A remarkable ceremony took place in the Pentagon last month. Defense Secretary Donald Rumsfeld swore in the civilians who will be reviewing the judgments reached by military commissions at Guantanamo Bay, Cuba. Here is their oath of office: “Does each one of you swear that you will faithfully and impartially perform, according to your conscience and the rules applicable to the review filed by a military commission, all the duties incumbent upon you as a member of the review panel, so help you God?”
Not a mention of the Constitution. The secretary's appointments swear to recognize no higher authority, under God, than the secretary himself.
Florida. Trailing narrowly in most state polls, John Kerry is breaking out liberal bête noir Joe Lieberman to help solidify support among south Florida Jews. Lieberman spent Wednesday in town-hall meetings in Miami and West Palm Beach touting Kerry's positions on Medicare and Israel while reminding voters of his own failed bid for the vice presidency in 2000. Lieberman's communications director, Matt Gobush, meanwhile, is on loan to the Democratic effort in Florida (he's been assigned to Fort Myers). And Teresa Heinz Kerry spent Tuesday in the Fort Lauderdale area pitching her husband's virtues to Native Americans. She said John Kerry would ensure increased funding for social programs directed at Indians and instill a greater respect for tribal sovereignty.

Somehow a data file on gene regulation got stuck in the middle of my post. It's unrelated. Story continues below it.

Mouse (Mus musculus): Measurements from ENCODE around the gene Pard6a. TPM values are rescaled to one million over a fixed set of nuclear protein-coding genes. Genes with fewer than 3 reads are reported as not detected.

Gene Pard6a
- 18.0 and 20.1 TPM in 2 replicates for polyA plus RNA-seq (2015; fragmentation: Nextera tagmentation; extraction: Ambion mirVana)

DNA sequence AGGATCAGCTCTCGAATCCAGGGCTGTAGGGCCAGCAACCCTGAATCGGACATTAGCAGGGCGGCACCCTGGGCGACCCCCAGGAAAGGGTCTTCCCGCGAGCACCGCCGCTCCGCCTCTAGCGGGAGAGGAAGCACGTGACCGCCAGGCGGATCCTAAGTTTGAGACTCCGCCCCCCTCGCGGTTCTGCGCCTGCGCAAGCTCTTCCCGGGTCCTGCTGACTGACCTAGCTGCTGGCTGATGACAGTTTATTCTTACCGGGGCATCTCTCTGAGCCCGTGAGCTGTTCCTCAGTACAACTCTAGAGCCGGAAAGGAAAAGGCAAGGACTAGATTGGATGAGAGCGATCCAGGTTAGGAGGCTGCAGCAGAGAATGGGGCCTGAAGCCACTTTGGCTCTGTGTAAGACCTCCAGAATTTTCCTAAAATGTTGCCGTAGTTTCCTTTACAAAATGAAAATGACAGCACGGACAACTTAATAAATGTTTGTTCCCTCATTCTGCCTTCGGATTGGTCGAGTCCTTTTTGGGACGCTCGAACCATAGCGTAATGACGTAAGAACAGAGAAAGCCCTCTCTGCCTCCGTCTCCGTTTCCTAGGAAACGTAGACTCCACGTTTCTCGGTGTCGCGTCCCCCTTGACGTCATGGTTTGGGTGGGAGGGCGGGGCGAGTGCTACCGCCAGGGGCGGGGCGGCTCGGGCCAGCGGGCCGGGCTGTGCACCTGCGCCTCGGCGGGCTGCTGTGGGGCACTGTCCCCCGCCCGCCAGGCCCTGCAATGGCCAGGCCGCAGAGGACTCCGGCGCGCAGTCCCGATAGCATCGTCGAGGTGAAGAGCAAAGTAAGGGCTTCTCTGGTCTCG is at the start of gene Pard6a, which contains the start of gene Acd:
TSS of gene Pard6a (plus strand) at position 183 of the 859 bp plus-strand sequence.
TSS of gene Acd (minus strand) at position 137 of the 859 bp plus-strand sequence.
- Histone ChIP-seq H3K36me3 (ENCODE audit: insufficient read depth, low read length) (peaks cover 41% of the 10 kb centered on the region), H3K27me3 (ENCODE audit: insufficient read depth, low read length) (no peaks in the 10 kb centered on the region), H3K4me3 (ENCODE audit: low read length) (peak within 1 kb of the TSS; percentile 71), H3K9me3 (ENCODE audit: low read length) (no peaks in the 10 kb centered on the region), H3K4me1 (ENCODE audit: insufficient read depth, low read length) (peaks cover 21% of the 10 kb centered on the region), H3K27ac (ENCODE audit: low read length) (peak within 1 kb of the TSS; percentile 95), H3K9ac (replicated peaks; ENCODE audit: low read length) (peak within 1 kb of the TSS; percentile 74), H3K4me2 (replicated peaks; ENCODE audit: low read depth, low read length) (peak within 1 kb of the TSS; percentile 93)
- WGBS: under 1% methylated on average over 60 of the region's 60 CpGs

Seven months after he clinched the Democratic presidential nomination and less than three weeks before the election, John Kerry on Wednesday night finally turned his attention to what must be his largest constituency: women.
Missouri. The last poll, taken two weeks ago by the firm Research 2000, showed Democratic state auditor Claire McCaskill and Republican Secretary of State Matt Blunt running neck and neck, with 46 percent for McCaskill, 45 for Blunt, and 9 undecided. Little has happened in the race itself in these last two weeks to indicate a shift in the dynamic one way or another. But the dynamic of the presidential race could be significant in this campaign, and that might not be good news for McCaskill.
Alaska. This soap opera of a race will likely hang in the balance until November 2. Too bad it has to end then, though, because the campaign ads just keep getting funnier -- and dirtier -- up in The Last Frontier.